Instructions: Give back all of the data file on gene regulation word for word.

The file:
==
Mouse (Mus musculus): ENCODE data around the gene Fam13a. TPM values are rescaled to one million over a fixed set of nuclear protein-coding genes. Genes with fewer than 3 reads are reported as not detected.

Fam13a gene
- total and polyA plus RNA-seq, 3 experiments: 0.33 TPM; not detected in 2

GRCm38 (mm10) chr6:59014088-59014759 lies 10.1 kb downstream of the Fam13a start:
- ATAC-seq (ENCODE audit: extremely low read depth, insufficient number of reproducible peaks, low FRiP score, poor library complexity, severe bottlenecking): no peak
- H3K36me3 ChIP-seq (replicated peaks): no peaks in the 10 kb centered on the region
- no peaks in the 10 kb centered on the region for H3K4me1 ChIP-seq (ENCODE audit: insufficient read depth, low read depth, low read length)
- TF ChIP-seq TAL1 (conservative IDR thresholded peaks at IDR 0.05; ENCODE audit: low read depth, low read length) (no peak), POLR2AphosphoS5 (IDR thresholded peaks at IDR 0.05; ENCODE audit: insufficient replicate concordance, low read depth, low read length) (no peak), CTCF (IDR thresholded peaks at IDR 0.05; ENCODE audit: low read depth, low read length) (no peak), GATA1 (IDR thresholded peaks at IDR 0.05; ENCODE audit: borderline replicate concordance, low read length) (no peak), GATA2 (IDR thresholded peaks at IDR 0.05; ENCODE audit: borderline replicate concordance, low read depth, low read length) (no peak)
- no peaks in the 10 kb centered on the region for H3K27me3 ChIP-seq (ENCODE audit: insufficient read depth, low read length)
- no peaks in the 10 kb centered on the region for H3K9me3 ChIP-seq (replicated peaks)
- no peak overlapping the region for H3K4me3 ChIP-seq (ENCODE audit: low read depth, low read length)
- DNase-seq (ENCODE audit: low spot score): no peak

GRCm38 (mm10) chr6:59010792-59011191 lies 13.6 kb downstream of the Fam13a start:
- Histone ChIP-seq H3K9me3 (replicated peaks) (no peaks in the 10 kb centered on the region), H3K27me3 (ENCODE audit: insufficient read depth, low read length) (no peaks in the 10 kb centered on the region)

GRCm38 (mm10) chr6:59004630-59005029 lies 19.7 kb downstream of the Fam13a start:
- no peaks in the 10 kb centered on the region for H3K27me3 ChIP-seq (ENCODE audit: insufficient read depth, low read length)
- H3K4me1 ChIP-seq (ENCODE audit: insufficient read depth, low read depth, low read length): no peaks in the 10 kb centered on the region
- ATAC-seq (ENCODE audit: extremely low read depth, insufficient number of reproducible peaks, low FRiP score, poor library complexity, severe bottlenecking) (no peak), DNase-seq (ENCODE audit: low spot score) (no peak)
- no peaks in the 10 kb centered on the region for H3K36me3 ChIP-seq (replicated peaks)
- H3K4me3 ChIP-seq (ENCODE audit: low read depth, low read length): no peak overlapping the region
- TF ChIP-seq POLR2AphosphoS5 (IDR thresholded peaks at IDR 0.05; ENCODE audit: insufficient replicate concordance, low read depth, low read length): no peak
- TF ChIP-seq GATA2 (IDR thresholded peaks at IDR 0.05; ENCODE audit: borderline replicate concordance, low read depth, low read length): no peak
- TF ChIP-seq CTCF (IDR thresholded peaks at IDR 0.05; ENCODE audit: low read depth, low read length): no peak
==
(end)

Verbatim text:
Mouse (Mus musculus): ENCODE data around the gene Fam13a. TPM values are rescaled to one million over a fixed set of nuclear protein-coding genes. Genes with fewer than 3 reads are reported as not detected.

Fam13a gene
- total and polyA plus RNA-seq, 3 experiments: 0.33 TPM; not detected in 2

GRCm38 (mm10) chr6:59014088-59014759 lies 10.1 kb downstream of the Fam13a start:
- ATAC-seq (ENCODE audit: extremely low read depth, insufficient number of reproducible peaks, low FRiP score, poor library complexity, severe bottlenecking): no peak
- H3K36me3 ChIP-seq (replicated peaks): no peaks in the 10 kb centered on the region
- no peaks in the 10 kb centered on the region for H3K4me1 ChIP-seq (ENCODE audit: insufficient read depth, low read depth, low read length)
- TF ChIP-seq TAL1 (conservative IDR thresholded peaks at IDR 0.05; ENCODE audit: low read depth, low read length) (no peak), POLR2AphosphoS5 (IDR thresholded peaks at IDR 0.05; ENCODE audit: insufficient replicate concordance, low read depth, low read length) (no peak), CTCF (IDR thresholded peaks at IDR 0.05; ENCODE audit: low read depth, low read length) (no peak), GATA1 (IDR thresholded peaks at IDR 0.05; ENCODE audit: borderline replicate concordance, low read length) (no peak), GATA2 (IDR thresholded peaks at IDR 0.05; ENCODE audit: borderline replicate concordance, low read depth, low read length) (no peak)
- no peaks in the 10 kb centered on the region for H3K27me3 ChIP-seq (ENCODE audit: insufficient read depth, low read length)
- no peaks in the 10 kb centered on the region for H3K9me3 ChIP-seq (replicated peaks)
- no peak overlapping the region for H3K4me3 ChIP-seq (ENCODE audit: low read depth, low read length)
- DNase-seq (ENCODE audit: low spot score): no peak

GRCm38 (mm10) chr6:59010792-59011191 lies 13.6 kb downstream of the Fam13a start:
- Histone ChIP-seq H3K9me3 (replicated peaks) (no peaks in the 10 kb centered on the region), H3K27me3 (ENCODE audit: insufficient read depth, low read length) (no peaks in the 10 kb centered on the region)

GRCm38 (mm10) chr6:59004630-59005029 lies 19.7 kb downstream of the Fam13a start:
- no peaks in the 10 kb centered on the region for H3K27me3 ChIP-seq (ENCODE audit: insufficient read depth, low read length)
- H3K4me1 ChIP-seq (ENCODE audit: insufficient read depth, low read depth, low read length): no peaks in the 10 kb centered on the region
- ATAC-seq (ENCODE audit: extremely low read depth, insufficient number of reproducible peaks, low FRiP score, poor library complexity, severe bottlenecking) (no peak), DNase-seq (ENCODE audit: low spot score) (no peak)
- no peaks in the 10 kb centered on the region for H3K36me3 ChIP-seq (replicated peaks)
- H3K4me3 ChIP-seq (ENCODE audit: low read depth, low read length): no peak overlapping the region
- TF ChIP-seq POLR2AphosphoS5 (IDR thresholded peaks at IDR 0.05; ENCODE audit: insufficient replicate concordance, low read depth, low read length): no peak
- TF ChIP-seq GATA2 (IDR thresholded peaks at IDR 0.05; ENCODE audit: borderline replicate concordance, low read depth, low read length): no peak
- TF ChIP-seq CTCF (IDR thresholded peaks at IDR 0.05; ENCODE audit: low read depth, low read length): no peak